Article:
Beginning a tentative round of Middle East shuttle diplomacy, Secretary of State John F. Kerry is asking for small concessions from both Israel and the Palestinians to smooth the way for new talks, U.S. and other officials said Sunday.

Kerry first visited Palestinian President Mahmoud Abbas, who has resisted new talks for most of the past four years. His government had sought to file a complaint against Israel with the International Criminal Court over home-building in Jerusalem but put the plan on hold shortly before Kerry arrived.

Kerry was expected to ask Abbas to drop or suspend the complaint as a way to build confidence among Israeli leaders that talks can be fruitful, Arab officials said.

The Palestinian Authority denied that the suspension of the complaint was related to Kerry’s visit, but the issue clouded the prospect for talks Kerry hopes to shepherd soon.

Israel’s apology last month for a botched raid that killed several Turks on an aid ship helped clear the air among potential Arab backers for any new peace proposal. Other initial Israeli concessions are possible, U.S. and other officials said, although they would not provide details.

Officials spoke on the condition of anonymity because they were not authorized to publicly discuss the preliminary diplomacy.

A senior State Department official said that Kerry and Abbas talked about “how to create a positive climate for negotiations” and that Kerry asked for the “specifics to be kept in the room in order to keep moving forward.”

Kerry was scheduled to meet with Israeli and Palestinian leaders in Jerusalem on Monday and Tuesday.

Israeli and Palestinian officials have said they expect an intensive two or more months of U.S. work to prepare for formal talks. The Obama administration is trying to lower expectations, but President Obama’s trip to Israel last month heralded the new U.S. push.

“As we know, no peace process is easy. It always takes courage and determination, the willingness to speak out to overcome years of mistrust and of bloodshed, and this moment is no different,” Kerry said earlier Sunday in Istanbul.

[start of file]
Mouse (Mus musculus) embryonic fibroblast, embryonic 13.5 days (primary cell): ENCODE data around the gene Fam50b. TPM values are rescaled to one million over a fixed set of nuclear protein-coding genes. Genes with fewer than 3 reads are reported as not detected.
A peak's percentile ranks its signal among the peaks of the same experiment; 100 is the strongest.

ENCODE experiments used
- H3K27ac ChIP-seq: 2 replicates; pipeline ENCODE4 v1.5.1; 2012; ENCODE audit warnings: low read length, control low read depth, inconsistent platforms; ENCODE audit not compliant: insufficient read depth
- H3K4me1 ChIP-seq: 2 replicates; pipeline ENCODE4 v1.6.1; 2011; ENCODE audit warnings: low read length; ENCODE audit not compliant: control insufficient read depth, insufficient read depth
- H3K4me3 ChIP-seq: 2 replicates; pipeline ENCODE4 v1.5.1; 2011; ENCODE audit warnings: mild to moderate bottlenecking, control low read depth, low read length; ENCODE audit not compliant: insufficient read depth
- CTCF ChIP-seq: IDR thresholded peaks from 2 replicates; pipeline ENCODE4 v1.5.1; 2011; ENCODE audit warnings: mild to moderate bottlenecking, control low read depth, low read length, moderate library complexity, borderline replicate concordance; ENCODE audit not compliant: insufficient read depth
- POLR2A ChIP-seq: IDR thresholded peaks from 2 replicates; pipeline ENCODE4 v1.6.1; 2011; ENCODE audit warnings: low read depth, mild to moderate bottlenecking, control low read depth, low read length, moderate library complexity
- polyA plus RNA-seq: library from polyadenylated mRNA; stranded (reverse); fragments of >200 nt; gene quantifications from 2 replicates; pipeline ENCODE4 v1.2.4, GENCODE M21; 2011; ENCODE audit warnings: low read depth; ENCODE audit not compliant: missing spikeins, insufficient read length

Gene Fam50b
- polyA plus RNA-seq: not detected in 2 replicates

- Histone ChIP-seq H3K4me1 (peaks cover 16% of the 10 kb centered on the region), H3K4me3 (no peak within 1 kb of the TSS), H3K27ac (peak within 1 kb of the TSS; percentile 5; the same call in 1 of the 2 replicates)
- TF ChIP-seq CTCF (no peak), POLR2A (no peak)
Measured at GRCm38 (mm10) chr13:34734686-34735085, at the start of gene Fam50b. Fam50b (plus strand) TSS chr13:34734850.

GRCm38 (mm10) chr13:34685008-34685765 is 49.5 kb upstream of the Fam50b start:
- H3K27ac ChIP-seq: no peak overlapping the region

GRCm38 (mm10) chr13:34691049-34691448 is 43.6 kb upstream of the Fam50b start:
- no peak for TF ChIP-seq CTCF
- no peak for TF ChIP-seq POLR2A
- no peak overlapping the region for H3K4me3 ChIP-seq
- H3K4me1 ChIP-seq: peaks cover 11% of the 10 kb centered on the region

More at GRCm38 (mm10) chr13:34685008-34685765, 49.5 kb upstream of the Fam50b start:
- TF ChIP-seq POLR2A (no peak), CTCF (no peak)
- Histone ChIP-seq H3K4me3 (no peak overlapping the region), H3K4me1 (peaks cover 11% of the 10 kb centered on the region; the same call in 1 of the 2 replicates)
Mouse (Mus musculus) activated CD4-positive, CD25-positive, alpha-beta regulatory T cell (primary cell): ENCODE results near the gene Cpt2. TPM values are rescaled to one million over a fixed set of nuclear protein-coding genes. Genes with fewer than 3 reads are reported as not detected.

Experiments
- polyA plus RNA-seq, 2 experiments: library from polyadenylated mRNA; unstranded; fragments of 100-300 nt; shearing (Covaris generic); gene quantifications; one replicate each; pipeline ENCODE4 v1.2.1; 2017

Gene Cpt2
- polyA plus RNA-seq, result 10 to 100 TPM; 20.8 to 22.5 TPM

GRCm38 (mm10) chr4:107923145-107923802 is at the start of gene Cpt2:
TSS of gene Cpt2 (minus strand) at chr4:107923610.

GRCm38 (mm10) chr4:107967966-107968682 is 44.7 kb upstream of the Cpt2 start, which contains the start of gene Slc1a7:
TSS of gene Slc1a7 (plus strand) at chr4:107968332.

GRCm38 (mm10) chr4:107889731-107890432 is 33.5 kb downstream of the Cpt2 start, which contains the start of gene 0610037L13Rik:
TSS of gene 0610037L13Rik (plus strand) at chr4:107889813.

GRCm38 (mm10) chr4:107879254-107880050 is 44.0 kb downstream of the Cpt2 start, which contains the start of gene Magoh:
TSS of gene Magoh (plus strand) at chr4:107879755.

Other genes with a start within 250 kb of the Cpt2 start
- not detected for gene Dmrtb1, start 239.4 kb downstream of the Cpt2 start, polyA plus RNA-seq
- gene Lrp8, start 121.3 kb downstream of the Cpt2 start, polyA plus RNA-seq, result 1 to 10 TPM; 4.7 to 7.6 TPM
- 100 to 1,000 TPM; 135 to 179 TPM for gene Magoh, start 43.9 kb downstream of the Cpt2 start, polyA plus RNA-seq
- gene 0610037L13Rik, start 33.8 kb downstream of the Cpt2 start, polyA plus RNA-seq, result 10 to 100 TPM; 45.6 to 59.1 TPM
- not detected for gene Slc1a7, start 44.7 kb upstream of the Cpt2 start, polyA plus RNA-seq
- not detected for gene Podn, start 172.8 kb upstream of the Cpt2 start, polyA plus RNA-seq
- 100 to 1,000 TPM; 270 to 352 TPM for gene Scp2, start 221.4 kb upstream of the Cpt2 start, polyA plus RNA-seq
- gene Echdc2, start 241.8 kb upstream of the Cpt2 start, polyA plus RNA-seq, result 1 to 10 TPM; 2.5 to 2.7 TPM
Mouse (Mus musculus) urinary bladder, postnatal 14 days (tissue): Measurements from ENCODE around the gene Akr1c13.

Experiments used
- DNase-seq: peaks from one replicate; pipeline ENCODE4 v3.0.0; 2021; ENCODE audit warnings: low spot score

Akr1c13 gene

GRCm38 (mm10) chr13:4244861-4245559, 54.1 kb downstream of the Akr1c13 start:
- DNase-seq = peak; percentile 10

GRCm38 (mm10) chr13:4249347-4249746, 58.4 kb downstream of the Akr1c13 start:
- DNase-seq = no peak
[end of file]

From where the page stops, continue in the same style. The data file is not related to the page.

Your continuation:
Turkey, he said, will play a significant role.

Israel and Turkey must stick to their agreement to end a nearly three-year estrangement as a building block for wider Middle East peacemaking, Kerry said Sunday.

Kerry did not sugarcoat concern that politics in Turkey could delay or derail the deal struck last month among Obama and the volatile leaders of the two key U.S. allies. Kerry added stops in Turkey and Israel to an unrelated trip to shore up that agreement.

“We say again: We would like to see this relationship that is important to stability in the Middle East, critical to the peace process itself, we would like to see this relationship get back on track in its full measure,” Kerry said after meeting with Turkish Foreign Minister Ahmet Davutoglu.

Kerry addressed the crowing tone of some commentary in Turkey after an apology by Israel for the deaths in 2010 of nine Turks aboard an aid ship that was part of a flotilla trying to break the Israeli blockade of the Palestinian-controlled Gaza Strip.

“The foreign minister has expressed very clearly to me, in response to an inquiry by me, that they have taken steps to try to prevent any kind of sense of triumphalism,” Kerry said.

Davutoglu said little about the agreement but said that Turkey would press its view that Israel’s embargo on Gaza must end. Turkish Prime Minister Recep Tayyip Erdogan has said he plans to visit Gaza despite Israeli objections.

Days after Erdogan’s unusual three-way phone call with Obama and Israeli Prime Minister Benjamin Netanyahu, the Turkish prime minister gave an interview that U.S. officials described privately as smug.

Kerry’s last trip to Turkey several weeks ago was dominated by a flap over Erdogan’s comments denigrating Zionism.

U.S. officials see the Turkey­-Israel rapprochement as a key to gaining Muslim and Arab support for new talks between Israel and the Palestinians.

Kerry’s trip was overshadowed by the death of the first U.S. diplomat killed in Afghanistan since the start of the war there in 2001.

The secretary’s voice broke as he described Anne Smedinghoff, a promising 25-year-old Foreign Service adviser assigned to assist Kerry when he visited Kabul two weeks ago.

The death rekindles a politicized debate over security for diplomats in conflict zones ahead of Kerry’s appearances before congressional committees this month and next. Although the subject is the State Department budget, much of the questioning is expected to focus on the deaths of two diplomats in Benghazi, Libya, last year.